|Chinese Vice Premier Wang Yang (6th L, front) and Australian Prime Minister Tony Abbott (5th L, front) pose for a group photo during a meeting with Chinese and Australian entrepreneurs attending the Australia-China CEO Roundtable Intersessional Meeting in Beijing, capital of China, April 12, 2014. (Xinhua/Yao Dawei)|
China and Australia on Saturday voiced hope to hasten negotiations on a Free Trade Agreement (FTA) and strike a deal as soon as possible.
Meeting with entrepreneurs together with visiting Australian Prime Minister Tony Abbott, Chinese Vice Premier Wang Yang said economic and trade cooperation between the two countries is now on the fast track.
"It is a common aspiration of businessmen from both countries and also an important consensus reached by leaders of the two countries to speed up the FTA negotiations," Wang said.
The role of the government, Wang said, is to "build roads and bridges" for enterprises and provide them with convenient, safe and efficient services.
Wang called on both governments to meet halfway and show flexibility in the FTA negotiations to make tangible progress at an early date.
For his part, Abbott said development of economic and trade relations between Australia and China had moved rapidly in recent years and he expected an FTA deal at the earliest possible opportunity.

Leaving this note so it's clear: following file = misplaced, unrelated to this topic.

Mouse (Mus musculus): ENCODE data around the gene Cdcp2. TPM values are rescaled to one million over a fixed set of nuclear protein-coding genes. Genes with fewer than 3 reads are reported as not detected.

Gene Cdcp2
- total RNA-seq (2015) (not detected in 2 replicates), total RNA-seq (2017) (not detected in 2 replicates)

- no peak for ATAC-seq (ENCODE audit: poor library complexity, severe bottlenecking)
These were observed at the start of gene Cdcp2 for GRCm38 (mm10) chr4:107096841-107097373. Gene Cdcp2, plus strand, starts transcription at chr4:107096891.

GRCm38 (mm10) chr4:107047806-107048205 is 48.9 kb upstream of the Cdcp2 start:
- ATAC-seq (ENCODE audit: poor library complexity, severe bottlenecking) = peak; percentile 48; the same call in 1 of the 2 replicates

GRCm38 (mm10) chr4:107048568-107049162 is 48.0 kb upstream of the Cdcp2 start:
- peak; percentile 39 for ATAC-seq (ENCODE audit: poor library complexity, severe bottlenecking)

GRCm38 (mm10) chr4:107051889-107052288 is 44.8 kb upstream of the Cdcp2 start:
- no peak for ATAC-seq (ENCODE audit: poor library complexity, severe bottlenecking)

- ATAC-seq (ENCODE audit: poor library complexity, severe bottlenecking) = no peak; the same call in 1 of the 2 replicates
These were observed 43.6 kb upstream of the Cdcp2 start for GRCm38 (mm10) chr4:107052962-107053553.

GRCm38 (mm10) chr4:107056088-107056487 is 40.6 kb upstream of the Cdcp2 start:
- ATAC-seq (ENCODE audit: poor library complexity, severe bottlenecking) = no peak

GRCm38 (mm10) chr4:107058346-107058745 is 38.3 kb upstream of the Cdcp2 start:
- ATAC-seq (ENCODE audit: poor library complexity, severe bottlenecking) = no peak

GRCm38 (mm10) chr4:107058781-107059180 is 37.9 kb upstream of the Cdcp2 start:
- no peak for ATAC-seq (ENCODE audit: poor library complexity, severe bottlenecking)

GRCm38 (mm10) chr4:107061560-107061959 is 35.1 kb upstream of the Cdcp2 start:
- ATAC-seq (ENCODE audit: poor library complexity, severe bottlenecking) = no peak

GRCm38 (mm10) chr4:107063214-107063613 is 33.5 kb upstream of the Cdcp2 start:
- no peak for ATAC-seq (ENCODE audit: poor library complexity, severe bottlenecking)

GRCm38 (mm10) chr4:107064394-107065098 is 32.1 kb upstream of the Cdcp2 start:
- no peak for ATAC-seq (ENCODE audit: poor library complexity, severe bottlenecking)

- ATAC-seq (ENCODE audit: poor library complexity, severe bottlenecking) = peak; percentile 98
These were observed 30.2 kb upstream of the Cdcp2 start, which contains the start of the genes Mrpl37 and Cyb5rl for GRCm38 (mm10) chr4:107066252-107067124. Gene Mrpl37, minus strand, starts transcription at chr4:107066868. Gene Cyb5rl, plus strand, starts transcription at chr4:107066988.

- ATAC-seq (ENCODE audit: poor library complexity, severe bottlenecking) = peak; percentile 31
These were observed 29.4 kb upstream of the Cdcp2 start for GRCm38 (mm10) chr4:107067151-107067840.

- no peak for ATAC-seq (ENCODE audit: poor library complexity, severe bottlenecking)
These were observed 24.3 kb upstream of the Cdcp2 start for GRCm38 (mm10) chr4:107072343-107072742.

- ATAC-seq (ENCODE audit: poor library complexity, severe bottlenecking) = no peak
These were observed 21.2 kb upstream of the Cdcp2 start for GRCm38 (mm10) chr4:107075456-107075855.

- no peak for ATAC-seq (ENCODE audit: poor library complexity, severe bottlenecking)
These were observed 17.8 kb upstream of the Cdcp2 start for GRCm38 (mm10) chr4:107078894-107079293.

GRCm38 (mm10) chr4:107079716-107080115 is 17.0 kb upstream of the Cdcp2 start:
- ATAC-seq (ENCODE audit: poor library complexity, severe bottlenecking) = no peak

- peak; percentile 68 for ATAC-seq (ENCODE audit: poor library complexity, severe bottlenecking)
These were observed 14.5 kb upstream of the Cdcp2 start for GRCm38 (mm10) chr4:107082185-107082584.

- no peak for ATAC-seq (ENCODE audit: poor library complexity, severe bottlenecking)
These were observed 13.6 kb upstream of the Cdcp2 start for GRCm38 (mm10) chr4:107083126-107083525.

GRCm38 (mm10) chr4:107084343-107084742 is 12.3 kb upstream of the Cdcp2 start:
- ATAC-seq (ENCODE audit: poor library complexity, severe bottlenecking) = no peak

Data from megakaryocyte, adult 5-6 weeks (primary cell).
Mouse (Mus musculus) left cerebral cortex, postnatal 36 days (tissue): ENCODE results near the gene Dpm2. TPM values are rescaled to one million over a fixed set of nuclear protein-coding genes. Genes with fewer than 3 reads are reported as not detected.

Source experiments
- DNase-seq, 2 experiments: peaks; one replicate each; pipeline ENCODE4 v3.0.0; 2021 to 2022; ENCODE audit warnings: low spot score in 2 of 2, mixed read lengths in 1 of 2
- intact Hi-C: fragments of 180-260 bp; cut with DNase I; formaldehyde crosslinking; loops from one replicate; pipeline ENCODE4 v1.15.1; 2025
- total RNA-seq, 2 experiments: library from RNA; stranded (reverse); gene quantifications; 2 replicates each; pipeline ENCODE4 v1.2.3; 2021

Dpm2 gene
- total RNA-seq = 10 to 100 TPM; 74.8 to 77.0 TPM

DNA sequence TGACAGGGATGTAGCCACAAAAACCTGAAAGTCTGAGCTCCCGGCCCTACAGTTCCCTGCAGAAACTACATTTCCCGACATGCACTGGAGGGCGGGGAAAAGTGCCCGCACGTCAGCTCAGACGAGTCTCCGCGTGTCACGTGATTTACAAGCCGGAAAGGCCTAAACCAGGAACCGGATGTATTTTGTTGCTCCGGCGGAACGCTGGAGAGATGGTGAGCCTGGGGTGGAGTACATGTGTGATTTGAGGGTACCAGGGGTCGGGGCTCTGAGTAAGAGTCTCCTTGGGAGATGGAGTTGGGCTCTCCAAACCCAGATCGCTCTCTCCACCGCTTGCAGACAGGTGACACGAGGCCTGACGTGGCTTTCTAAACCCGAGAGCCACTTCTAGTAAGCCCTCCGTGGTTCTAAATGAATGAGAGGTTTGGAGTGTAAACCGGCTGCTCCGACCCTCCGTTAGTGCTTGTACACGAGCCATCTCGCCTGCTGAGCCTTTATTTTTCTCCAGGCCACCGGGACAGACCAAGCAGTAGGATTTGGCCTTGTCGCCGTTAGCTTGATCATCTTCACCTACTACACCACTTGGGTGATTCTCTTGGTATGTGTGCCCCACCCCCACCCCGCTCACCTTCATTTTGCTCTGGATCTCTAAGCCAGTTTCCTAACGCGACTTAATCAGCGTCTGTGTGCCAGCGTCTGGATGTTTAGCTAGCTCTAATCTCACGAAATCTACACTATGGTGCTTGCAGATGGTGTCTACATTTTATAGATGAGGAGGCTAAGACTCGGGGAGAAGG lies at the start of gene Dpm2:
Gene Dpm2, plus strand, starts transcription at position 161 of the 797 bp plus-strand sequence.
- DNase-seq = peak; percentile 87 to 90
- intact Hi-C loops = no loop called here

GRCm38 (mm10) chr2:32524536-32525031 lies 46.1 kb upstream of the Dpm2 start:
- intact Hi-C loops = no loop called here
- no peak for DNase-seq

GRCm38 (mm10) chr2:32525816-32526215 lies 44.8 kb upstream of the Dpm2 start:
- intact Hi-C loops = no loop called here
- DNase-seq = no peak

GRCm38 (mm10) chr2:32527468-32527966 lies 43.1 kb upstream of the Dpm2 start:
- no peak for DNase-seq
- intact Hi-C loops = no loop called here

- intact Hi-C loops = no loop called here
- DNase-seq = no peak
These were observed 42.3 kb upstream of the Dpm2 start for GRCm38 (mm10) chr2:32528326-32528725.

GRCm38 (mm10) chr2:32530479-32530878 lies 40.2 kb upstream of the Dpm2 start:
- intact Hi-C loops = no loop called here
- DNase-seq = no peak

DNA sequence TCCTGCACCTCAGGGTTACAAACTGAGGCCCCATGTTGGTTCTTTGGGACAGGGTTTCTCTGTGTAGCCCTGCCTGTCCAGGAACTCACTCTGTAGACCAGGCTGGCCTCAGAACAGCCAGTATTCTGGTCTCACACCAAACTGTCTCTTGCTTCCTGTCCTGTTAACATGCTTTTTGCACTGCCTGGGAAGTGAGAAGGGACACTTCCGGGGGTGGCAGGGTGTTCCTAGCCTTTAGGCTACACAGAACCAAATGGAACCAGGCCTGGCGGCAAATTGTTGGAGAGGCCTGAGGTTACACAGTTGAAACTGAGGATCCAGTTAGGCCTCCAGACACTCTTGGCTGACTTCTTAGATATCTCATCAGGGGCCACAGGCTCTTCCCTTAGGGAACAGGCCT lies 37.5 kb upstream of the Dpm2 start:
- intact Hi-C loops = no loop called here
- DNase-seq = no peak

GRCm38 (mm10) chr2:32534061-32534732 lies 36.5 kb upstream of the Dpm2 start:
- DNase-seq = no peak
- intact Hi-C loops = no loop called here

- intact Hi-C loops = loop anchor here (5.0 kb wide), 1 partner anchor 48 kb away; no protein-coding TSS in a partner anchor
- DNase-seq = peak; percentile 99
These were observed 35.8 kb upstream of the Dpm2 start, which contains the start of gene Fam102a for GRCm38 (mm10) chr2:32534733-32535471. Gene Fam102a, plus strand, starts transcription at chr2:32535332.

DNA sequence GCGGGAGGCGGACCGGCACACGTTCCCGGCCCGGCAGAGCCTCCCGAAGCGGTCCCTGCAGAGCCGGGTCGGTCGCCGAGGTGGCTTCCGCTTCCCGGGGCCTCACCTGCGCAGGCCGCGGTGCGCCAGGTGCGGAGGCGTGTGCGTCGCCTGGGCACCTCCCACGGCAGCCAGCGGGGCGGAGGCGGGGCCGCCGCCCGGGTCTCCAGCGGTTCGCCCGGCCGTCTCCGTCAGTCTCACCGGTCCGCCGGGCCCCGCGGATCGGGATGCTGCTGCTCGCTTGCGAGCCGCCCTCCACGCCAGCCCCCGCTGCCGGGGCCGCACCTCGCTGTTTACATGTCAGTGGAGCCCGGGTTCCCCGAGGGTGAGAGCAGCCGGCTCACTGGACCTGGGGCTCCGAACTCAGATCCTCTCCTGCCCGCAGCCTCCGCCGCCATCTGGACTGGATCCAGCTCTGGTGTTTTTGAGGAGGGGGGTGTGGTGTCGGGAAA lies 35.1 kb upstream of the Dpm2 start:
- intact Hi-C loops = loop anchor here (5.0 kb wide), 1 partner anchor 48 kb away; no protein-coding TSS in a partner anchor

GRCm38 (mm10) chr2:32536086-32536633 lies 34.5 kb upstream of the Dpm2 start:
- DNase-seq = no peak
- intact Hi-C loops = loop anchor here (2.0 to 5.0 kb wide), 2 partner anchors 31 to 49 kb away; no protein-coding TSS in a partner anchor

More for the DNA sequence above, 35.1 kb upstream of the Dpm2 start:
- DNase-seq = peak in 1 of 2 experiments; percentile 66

Initiated in 2005, talks between Australia and China on the FTA have gone through 19 rounds so far. If a deal is signed, it would be the first FTA between China and a major developed economy, giving Australian agricultural produce easier access to the enormous Chinese market.
China is Australia's largest trade partner and biggest export market, while Australia is Chinese enterprises' largest overseas investment destination country.
According to statistics from Chinese Ministry of Commerce, bilateral trade reached 136.4 billion U.S. dollars in 2013, up 11.5 percent from 2012.
With different natural resources and development histories, the Chinese and Australian economies are highly complementary, said Wang.
So long as the two sides open up their markets to one another, extend cooperation channels and innovate cooperation, China and Australia can make "the cake of mutual benefit" much bigger.
Abbott said Australia would like to be a long-term, stable provider of energy, resources and food to China, adding that he hopes to see more and more Chinese enterprises invest in Australia and promising to facilitate their business.